For farmers reluctant to adopt new technology, Rodrigues assures them that the benefits are tangible. Not only will the use of modern data monitoring equipment reduce water and pesticide waste, thereby reducing environmental impacts, these conservative practices will ultimately manifest in monetary savings over time. Researchers at Cornell University have been working to calculate exactly what the cost benefit to farmers is, and have come up with an average annual savings of $2,060 per acre where data monitoring technology is being utilized. This is derived from pesticide, water, and fuel savings. In a situation where a farmer is able to avoid crop losses, however, that number skyrockets to an estimated $33,048 recovered. With these types of savings, farmers can expect to recoup their initial investment on data monitoring devices in their first year.

In addition to the fiscal benefits, data monitoring can also aid farmers in complying with existing and future environmental regulations. As new standards are adopted for limiting water and pesticide usage, proper data monitoring can document conditions and verify that guidelines are being followed.

If farmers need help getting their devices set up or troubleshooting established equipment, Onset does have an application team available to advise farmers on issues with setup and best practices. 

“When things go wrong, one of our strong points is our customer support team here,” Rodrigues says. 

However, there is typically local assistance available to answer questions as well. In Florida, the University of Florida IFAS Extension offers the Florida Automated Weather Network (FAWN) to provide information on best practices and setting up the technology. 

FAWN is an organization available to provide local, integrated weather data to farmers in Central Florida. This system also informs farmers of what pests, such as insects or fungi,  they should be aware of that are causing problems in their region. Onset’s devices are capable of connecting to the FAWN network, making that information readily available to farmers. FAWN can provide information specific enough for farmers to be able to address the needs of individual sections of their land. Once connected to the network, data from those farms is collected by FAWN to create a more accurately detailed representation of conditions in the area.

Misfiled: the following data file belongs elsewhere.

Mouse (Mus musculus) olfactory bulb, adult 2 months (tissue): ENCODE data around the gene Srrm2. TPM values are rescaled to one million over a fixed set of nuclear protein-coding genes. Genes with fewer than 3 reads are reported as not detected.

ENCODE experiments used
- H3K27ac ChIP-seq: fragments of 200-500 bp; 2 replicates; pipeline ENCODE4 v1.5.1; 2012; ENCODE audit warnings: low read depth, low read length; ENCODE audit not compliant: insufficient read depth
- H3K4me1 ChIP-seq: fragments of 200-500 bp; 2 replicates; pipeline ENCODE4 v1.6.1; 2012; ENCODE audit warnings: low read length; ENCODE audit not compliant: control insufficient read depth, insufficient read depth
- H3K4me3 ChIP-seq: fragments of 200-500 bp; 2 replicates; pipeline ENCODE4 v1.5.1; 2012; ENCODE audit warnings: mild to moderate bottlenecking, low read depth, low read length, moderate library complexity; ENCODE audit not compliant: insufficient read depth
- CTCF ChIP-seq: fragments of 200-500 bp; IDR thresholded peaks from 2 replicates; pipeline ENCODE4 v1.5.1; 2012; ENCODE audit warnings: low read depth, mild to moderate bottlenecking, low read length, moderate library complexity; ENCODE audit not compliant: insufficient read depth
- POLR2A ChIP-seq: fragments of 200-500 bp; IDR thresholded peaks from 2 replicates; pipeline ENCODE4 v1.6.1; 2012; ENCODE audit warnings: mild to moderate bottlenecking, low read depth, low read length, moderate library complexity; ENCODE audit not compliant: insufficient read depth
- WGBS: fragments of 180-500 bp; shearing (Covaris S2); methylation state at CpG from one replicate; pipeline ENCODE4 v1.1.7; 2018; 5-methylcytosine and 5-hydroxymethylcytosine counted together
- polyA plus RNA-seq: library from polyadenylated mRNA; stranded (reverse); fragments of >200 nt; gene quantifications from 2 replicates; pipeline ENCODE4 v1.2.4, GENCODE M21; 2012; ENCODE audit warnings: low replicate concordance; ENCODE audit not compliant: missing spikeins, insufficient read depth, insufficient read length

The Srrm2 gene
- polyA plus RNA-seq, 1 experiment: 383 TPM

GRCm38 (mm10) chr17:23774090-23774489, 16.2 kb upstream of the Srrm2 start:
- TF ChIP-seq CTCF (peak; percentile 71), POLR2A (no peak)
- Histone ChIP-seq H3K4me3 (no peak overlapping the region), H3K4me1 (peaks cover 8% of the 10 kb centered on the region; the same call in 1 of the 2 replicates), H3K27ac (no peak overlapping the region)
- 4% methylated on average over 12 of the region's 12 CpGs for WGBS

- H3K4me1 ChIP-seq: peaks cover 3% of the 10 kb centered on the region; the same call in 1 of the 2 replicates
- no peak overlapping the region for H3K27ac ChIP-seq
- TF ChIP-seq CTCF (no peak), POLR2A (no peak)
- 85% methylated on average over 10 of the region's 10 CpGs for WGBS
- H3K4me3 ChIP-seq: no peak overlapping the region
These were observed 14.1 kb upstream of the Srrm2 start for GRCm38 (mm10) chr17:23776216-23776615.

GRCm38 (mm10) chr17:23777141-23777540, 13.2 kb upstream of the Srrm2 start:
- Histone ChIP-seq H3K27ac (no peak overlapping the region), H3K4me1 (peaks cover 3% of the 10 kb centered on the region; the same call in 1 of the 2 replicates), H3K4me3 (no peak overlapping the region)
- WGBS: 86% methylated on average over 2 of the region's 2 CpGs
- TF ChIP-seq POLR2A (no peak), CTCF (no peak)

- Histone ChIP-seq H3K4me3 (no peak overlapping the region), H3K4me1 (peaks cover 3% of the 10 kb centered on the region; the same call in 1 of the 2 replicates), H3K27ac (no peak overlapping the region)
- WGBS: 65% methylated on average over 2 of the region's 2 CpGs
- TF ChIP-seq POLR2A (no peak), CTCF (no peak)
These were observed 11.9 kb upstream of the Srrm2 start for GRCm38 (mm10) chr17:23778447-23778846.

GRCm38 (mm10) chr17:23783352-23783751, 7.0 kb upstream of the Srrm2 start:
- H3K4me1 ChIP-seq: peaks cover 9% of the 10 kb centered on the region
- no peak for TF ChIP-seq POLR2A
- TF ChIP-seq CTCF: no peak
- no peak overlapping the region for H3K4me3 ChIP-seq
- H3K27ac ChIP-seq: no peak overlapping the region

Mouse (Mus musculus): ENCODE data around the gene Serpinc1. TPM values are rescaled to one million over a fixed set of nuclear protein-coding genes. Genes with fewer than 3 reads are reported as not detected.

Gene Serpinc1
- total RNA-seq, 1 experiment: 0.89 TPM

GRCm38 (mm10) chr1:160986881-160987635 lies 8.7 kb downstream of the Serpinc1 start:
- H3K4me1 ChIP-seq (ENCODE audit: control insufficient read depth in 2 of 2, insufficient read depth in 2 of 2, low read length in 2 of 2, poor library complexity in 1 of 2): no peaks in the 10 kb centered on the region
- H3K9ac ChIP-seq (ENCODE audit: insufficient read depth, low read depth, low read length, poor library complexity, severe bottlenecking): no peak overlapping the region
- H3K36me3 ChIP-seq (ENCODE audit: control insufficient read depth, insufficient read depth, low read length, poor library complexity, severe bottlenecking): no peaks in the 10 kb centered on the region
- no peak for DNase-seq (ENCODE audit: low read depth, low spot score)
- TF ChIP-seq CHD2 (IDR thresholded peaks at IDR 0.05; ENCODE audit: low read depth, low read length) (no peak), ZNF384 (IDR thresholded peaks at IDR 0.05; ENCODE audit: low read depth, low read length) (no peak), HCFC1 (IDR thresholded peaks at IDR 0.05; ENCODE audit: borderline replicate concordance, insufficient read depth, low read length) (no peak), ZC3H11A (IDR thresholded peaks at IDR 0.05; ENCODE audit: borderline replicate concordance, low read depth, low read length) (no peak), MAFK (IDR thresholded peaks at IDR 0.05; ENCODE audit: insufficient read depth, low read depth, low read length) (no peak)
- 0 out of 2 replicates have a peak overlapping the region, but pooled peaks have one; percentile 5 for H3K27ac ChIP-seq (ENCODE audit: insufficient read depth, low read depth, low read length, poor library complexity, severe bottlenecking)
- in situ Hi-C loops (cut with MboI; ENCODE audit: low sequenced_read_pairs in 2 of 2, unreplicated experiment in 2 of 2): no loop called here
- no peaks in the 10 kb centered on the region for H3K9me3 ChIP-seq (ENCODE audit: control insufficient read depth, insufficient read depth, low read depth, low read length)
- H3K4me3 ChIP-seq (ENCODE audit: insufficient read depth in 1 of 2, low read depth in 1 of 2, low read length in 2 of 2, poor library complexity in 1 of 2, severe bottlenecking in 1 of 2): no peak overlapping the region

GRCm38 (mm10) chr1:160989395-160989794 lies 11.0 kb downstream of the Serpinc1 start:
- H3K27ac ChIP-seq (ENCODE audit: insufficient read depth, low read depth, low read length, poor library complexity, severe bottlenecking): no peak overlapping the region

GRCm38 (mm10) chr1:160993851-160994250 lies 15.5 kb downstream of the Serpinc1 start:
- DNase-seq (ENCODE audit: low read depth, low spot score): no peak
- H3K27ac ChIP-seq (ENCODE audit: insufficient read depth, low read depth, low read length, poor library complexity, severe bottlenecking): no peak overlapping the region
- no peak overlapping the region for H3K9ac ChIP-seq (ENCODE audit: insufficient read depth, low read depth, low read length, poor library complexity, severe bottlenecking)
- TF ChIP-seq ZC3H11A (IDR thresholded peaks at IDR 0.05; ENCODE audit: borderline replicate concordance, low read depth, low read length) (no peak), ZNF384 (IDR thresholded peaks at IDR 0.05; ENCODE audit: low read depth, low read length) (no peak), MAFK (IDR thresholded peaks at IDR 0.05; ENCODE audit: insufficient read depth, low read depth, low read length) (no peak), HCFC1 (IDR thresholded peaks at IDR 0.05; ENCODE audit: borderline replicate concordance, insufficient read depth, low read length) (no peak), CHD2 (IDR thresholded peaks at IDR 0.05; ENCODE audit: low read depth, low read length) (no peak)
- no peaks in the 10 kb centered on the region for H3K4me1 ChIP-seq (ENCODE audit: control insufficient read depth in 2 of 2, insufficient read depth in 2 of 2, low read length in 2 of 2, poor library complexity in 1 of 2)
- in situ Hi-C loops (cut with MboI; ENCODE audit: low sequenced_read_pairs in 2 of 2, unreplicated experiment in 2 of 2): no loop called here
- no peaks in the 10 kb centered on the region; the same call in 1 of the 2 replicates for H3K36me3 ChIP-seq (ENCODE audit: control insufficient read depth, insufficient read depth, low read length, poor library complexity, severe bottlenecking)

So what does the future hold for the farm data collection industry? Rodrigues predicts that there will be more innovation in the area of communications. Greater and wider networks are being developed to relay vital information quickly to the right hands. While the overall acreage of farmland in the U.S. has remained constant over the last few years, the number of farmers has declined. That means that fewer farmers are managing larger parcels of land. 

“What technology is allowing these farmers to do is to actually do that well,” Rodrigues explains. 

“They can monitor more and more acres of land, with more varied crops on that land, without expending as much time. The one thing we can’t grow is more time.”